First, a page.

What you don’t know about Social Security can hurt you: Retirees may be leaving hundreds on the table monthly, a survey finds

Could your confusion or ignorance about the Social Security retirement benefit rules keep you from having a secure, comfortable retirement?

Richard Eisenberg, a blogger for Next Avenue, a PBS website devoted to seniors, looked in to the issue recently. What he found is that the answer to the above question is quite possibly.

Recently released findings from an AARP and Financial Planning Association(FPA) survey of what pre-retirees do and don’t know about Social Security shows that nearly half (47 percent) of the pre-retirees surveyed called themselves “very or somewhat knowledgeable” about how their benefits will be determined. But their responses to questions about the rules belie their confidence.

For its report, Social Security Planning in 2015 & Beyond: Perspectives of Future Beneficiaries and Financial Planners, the researchers surveyed 1,215 future Social Security beneficiaries ages 45 to 64 and 1,279 Certified Financial Planners (CFPs).

The Truth About Their Social Security Knowledge

“I’d say that number is higher than the reality,” said David Yeske, Managing Director at the San Francisco, Calif. financial planning firm Yeske Buie, who worked on the survey. “Their understanding of Social Security is pretty good, but there was a huge lack of knowledge about the impact of deferring benefits and about spousal benefits.”

Why does that matter? “The choices people make about collecting Social Security retirement benefits could have a huge impact on the benefits they receive over the next 30 or 40 years,” Yeske noted. In fact, 39 percent of the pre-retirees surveyed expect Social Security to make up 50 percent or more of their retirement income.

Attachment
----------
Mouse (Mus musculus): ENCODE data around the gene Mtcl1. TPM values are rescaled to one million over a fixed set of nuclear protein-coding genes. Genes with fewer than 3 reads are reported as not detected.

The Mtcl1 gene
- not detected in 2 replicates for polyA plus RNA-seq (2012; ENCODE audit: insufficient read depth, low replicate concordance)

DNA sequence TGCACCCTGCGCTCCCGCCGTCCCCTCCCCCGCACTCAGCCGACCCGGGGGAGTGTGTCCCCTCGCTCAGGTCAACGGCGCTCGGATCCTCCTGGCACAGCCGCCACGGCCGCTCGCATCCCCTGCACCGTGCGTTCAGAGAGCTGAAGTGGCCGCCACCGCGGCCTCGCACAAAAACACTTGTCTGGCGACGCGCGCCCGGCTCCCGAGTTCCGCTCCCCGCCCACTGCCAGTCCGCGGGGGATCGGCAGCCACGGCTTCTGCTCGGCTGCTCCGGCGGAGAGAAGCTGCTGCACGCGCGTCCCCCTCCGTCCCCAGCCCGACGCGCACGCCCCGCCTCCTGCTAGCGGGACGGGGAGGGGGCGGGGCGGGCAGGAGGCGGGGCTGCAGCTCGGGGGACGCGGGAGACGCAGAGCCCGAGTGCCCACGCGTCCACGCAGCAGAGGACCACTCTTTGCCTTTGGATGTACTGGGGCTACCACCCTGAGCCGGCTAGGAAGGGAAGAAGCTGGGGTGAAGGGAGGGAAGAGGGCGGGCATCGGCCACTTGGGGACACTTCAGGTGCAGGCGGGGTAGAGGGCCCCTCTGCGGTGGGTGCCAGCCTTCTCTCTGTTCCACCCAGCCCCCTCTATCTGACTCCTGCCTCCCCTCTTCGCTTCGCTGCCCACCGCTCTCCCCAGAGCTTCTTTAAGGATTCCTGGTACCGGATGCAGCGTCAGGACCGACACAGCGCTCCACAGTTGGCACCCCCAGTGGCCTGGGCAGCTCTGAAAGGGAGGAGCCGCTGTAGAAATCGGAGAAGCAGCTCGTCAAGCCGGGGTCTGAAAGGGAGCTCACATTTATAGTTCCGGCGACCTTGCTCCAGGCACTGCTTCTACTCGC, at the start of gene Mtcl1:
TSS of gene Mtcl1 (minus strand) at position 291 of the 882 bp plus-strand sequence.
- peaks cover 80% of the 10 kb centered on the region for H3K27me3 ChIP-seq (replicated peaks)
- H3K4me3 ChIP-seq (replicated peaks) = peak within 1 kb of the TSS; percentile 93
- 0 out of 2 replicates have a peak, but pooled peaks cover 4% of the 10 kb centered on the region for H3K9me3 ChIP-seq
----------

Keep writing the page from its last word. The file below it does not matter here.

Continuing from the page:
The report’s conclusion: “Millions of Americans are at risk of making claiming decisions that leave hundreds of dollars per month on the table and out of their pockets.”

Here are some of the public’s striking knowledge gaps, according to the AARP/FPA survey:

  • Nearly four in 10 (39 percent) didn’t know the earliest age you can start collecting Social Security retirement benefits — age 62.
  • Although most (88 percent) knew that waiting from age 62 to Full Retirement Age — that’s now between age 66 and 67, depending on when you were born — would increase their benefit amount, only 5 percent knew exactly how much. They’d get a benefit boost of 25 to 30 percent, depending on when they were born.
  • Only 57 percent knew that waiting beyond their Full Retirement Age to start claiming benefits could further increase their benefits.
  • Just one third know that claiming Social Security benefits at age 70 will result in their maximum benefit amount. (Social Security’s Delayed Retirement Credits boost the size of monthly benefits by roughly 8 percent for each year you defer claiming until age 70.)
  • A striking 73 percent didn’t know that when Social Security benefits are withheld due to work income prior to Full Retirement Age they will get the benefits back over time.